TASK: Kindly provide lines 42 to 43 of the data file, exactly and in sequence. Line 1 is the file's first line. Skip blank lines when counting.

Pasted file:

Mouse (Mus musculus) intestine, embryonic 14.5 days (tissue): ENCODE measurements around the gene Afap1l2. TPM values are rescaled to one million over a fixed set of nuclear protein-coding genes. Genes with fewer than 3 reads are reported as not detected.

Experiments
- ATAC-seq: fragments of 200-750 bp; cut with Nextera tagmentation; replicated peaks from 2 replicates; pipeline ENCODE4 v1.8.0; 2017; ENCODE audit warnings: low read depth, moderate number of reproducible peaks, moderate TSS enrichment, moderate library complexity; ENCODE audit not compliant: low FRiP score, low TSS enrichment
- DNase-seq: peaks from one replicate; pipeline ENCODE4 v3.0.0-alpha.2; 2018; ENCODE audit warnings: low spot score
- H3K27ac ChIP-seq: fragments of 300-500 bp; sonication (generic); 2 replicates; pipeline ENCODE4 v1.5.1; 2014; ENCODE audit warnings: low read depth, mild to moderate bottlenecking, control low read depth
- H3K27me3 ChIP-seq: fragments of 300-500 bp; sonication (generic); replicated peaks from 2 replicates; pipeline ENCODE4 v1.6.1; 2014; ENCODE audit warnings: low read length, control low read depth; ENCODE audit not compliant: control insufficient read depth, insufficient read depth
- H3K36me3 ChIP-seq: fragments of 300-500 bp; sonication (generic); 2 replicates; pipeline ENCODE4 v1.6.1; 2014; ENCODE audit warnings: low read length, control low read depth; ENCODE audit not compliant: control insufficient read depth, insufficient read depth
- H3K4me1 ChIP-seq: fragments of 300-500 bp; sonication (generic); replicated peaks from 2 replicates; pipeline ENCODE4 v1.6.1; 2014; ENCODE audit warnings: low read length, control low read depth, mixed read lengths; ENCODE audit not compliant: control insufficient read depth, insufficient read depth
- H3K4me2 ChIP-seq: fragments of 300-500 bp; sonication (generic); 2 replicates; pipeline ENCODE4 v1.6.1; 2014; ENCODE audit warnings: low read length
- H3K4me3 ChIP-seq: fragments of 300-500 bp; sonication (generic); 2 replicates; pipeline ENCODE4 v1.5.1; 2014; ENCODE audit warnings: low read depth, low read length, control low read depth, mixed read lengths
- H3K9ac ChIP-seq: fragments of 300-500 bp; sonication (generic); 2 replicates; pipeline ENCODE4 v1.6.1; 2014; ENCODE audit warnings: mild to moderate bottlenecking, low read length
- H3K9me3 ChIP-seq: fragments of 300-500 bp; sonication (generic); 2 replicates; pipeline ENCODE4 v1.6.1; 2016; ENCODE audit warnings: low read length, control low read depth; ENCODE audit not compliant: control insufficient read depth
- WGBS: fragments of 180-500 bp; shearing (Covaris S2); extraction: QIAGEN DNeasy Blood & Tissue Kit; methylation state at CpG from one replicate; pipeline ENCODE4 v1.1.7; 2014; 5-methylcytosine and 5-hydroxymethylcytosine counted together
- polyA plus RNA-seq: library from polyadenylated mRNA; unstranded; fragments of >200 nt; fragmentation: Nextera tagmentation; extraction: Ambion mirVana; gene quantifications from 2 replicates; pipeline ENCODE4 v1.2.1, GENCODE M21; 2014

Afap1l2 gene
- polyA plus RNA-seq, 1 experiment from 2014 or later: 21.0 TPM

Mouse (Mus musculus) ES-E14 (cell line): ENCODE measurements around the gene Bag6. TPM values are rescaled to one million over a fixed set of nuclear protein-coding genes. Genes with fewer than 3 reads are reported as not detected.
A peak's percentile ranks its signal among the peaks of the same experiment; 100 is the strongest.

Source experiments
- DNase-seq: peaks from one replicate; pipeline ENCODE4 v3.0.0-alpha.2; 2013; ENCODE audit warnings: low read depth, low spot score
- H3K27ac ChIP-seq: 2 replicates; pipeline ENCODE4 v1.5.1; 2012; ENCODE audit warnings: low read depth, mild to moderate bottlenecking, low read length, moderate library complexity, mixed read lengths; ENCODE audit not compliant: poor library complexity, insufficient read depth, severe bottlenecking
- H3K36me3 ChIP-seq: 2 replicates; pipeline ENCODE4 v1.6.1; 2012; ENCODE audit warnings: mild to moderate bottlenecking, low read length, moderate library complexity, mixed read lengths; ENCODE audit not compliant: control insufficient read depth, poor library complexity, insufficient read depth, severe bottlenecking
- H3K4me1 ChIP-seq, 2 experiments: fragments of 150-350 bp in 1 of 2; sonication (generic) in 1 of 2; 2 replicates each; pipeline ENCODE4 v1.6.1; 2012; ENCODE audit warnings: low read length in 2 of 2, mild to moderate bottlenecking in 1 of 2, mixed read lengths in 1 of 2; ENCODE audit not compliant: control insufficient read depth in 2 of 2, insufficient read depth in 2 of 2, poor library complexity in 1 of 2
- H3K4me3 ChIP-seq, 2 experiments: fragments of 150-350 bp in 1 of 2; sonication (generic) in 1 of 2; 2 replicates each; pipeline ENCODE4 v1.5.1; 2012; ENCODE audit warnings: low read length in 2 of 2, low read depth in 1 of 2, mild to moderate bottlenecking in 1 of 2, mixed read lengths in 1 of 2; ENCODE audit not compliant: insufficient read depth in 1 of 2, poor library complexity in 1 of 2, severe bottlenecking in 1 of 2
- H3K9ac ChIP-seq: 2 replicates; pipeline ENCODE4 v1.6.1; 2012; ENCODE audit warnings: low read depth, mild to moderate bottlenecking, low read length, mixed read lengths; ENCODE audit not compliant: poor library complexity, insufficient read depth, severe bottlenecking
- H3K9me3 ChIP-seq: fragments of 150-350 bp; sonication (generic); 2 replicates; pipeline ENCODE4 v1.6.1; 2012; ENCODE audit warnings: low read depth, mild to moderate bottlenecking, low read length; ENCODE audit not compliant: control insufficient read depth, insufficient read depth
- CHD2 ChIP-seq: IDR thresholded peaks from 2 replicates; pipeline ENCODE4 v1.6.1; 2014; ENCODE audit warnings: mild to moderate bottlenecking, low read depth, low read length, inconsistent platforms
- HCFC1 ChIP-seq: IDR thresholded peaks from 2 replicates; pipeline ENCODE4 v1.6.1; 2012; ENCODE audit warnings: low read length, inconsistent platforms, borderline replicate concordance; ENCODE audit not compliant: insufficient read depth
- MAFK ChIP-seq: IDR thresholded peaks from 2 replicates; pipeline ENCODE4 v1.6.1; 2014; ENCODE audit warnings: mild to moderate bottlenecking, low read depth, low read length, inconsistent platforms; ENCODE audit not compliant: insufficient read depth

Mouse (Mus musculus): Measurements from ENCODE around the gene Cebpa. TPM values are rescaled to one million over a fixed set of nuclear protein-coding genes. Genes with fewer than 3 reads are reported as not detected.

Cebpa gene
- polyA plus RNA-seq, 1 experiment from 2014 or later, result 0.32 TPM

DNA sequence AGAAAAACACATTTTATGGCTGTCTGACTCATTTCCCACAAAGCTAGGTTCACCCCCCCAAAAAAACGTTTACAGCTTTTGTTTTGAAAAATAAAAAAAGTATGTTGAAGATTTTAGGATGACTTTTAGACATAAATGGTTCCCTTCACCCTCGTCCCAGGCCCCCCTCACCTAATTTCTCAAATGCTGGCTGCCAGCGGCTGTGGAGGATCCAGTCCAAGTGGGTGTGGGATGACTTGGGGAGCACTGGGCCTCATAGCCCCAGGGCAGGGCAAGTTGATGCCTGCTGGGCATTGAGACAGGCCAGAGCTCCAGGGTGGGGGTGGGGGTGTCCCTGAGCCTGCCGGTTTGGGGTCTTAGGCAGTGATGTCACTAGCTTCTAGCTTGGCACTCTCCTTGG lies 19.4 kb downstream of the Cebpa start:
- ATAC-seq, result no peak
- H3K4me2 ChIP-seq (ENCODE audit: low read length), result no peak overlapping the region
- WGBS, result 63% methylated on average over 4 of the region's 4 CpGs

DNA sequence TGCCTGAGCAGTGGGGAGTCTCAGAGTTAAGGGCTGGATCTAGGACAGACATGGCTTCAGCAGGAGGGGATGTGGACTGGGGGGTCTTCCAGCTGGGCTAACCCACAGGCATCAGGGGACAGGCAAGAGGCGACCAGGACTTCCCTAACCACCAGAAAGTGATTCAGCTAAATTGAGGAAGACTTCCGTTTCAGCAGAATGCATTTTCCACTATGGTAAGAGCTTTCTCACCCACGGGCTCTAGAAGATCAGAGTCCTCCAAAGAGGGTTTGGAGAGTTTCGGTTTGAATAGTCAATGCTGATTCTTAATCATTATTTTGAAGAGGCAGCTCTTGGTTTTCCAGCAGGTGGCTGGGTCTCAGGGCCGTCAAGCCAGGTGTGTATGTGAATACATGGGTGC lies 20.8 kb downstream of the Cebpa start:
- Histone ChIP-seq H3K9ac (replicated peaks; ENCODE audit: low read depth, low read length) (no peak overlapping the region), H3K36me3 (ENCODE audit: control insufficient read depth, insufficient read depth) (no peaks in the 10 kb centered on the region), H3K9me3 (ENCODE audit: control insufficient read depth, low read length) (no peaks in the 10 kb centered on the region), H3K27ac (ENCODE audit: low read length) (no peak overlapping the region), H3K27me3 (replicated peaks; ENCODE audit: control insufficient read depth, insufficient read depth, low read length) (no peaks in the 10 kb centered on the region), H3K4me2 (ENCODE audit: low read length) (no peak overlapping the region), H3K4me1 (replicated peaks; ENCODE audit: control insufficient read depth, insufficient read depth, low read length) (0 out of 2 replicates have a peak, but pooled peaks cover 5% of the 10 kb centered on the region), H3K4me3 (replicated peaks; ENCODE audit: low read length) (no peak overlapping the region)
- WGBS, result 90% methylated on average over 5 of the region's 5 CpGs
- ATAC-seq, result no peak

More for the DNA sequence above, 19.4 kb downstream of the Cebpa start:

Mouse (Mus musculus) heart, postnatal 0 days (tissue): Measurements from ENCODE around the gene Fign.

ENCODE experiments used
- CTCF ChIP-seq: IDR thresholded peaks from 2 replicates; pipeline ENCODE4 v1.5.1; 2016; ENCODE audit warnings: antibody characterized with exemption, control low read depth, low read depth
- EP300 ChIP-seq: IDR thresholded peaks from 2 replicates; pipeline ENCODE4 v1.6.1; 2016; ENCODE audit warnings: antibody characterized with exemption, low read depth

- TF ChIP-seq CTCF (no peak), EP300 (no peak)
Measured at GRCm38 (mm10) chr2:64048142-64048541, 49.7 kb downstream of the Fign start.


Mouse (Mus musculus) heart, postnatal 0 days (tissue): Measurements from ENCODE around the gene Fign.

ENCODE experiments used